More than 20 per cent fat is a starting point. Work incrementally to 22-23 per cent fat and see where your personal sweet-spot is. It's not science since the fat content of every fresh chunk o' chuck is different prior to the grind. Incorporating the fat is not a slam dunk, either. It takes a bit of practice: a thicker grind is better than a finer grind. I did the "undershoot/overshoot" thing with the fat so I could establish some measure of bandwidth.

                It's not rocket science, just takes a bit of experimentation. I'm a fan of Judy Rodgers so I lean toward her Zuni Cafe direction. Seasoning is very important. Her pickled vegetables are the best and work well with a steve h. burger. I buy buns from an outfit in Bridgeport that distributes throughout lower Fairfield County. I like bleu cheese and maybe some caramelized onions on the top, too.

                ...and there you have it.

                1. re: steve h.

                  I've found that it's helpful to ask the butcher for some extra fat - trimmings from steaks s/he's done. Always free. Then when I'm grinding I'll always have some I can add if I feel it needs it. I can never know the exact amount of fat:meat ratio cause I don't trim the chuck before grinding. We no longer order burgers in restaurants. Disappointing.

            2. re: jfood

              According to Julia Child, about 85/15. Personally I'd go a little more toward 80/20.

            3. re: steve h.

              I'm going to demonstrate my ignorance for the second time in 3 days.

              What happens if there's not enough fat in the DIY beef/fat burger mix ? (I've only made burgers from preformed patties.) How is it different from cooking a steak without a lot of marbling ? If you cook it rare to medium rare, will it not come out pink to red in the middle and still be juicy ? Or is there a surface area or density issue I'm not taking into consideration ?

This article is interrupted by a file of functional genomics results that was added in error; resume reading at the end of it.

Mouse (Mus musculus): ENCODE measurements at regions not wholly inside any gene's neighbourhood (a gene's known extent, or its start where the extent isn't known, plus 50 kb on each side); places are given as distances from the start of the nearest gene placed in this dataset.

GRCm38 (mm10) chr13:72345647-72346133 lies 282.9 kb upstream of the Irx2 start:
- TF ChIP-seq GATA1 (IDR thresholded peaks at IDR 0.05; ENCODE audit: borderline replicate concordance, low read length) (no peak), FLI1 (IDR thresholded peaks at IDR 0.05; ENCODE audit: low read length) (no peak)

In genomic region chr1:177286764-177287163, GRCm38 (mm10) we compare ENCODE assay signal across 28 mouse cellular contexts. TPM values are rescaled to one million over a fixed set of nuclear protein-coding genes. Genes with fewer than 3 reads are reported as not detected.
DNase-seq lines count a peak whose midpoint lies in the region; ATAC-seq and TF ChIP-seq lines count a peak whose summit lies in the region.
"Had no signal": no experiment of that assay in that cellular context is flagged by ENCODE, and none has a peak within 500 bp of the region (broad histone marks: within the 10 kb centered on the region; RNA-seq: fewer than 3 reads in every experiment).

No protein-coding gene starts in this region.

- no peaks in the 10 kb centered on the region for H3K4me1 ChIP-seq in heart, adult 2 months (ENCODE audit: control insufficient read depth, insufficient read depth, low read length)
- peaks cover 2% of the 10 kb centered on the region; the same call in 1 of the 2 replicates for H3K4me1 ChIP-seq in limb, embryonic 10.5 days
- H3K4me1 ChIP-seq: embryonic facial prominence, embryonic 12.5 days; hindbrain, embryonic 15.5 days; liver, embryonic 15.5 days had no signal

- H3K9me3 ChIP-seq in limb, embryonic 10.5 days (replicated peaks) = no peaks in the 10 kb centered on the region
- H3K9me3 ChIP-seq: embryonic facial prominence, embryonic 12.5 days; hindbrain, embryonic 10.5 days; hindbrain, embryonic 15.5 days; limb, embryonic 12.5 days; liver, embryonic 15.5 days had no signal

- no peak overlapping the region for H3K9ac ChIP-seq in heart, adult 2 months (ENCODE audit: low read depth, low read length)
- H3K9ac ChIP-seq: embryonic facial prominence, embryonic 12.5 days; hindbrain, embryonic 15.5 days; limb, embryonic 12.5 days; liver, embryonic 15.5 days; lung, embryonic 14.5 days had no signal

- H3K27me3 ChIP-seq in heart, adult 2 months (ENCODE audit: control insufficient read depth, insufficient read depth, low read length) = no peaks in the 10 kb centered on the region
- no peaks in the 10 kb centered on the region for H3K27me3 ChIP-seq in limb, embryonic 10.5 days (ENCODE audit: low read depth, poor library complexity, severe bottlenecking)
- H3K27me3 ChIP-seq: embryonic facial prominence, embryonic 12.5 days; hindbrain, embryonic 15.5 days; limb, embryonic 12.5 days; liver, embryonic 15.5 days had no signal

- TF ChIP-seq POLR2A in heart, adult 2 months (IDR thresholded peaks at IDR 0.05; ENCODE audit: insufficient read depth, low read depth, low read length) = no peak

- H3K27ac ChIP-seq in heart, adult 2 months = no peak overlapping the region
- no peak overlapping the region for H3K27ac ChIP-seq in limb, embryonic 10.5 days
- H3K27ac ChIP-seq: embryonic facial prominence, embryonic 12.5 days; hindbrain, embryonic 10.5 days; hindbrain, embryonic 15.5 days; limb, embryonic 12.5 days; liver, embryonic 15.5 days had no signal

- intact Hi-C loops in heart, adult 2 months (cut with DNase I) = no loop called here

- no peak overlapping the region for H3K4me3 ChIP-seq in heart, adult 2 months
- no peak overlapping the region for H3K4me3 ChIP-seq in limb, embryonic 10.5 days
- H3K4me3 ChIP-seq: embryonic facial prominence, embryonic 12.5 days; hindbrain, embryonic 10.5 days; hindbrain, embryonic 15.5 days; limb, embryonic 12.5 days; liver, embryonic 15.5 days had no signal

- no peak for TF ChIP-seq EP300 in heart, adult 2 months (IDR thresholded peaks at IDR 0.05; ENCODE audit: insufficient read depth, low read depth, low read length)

1. re: dump123456789

                I'm not sure there is any correlation between a red/pink interior and juiciness. Juiciness, to me, is a function of fat content. Dialing-in the right amount of fat and cooking the meat to a preferred doneness is what separates us from the apes. Color has little to do with taste although seasoning is pretty important after the meat/fat ratio thing has been addressed.

                re: meat that can be tough? I'm a big fan of braises. I hate winter in Connecticut but I love braises/cassoulets/etc..

                  1. re: steve h.

                    'Dialing-in the right amount of fat and cooking the meat to a preferred doneness is what separates us from the apes. '...... Yes Steve H., that and the fact that apes don't cook...y'know that the whole opposable thumb thing..... More fat= more taste...May I have a side of bacon with mine, please??? Thank you!!!

                    1. re: BEN92555

                      jfood thought the additional bacon was the fat "leveler"? Always need to have a level hamburger

                  2. re: dump123456789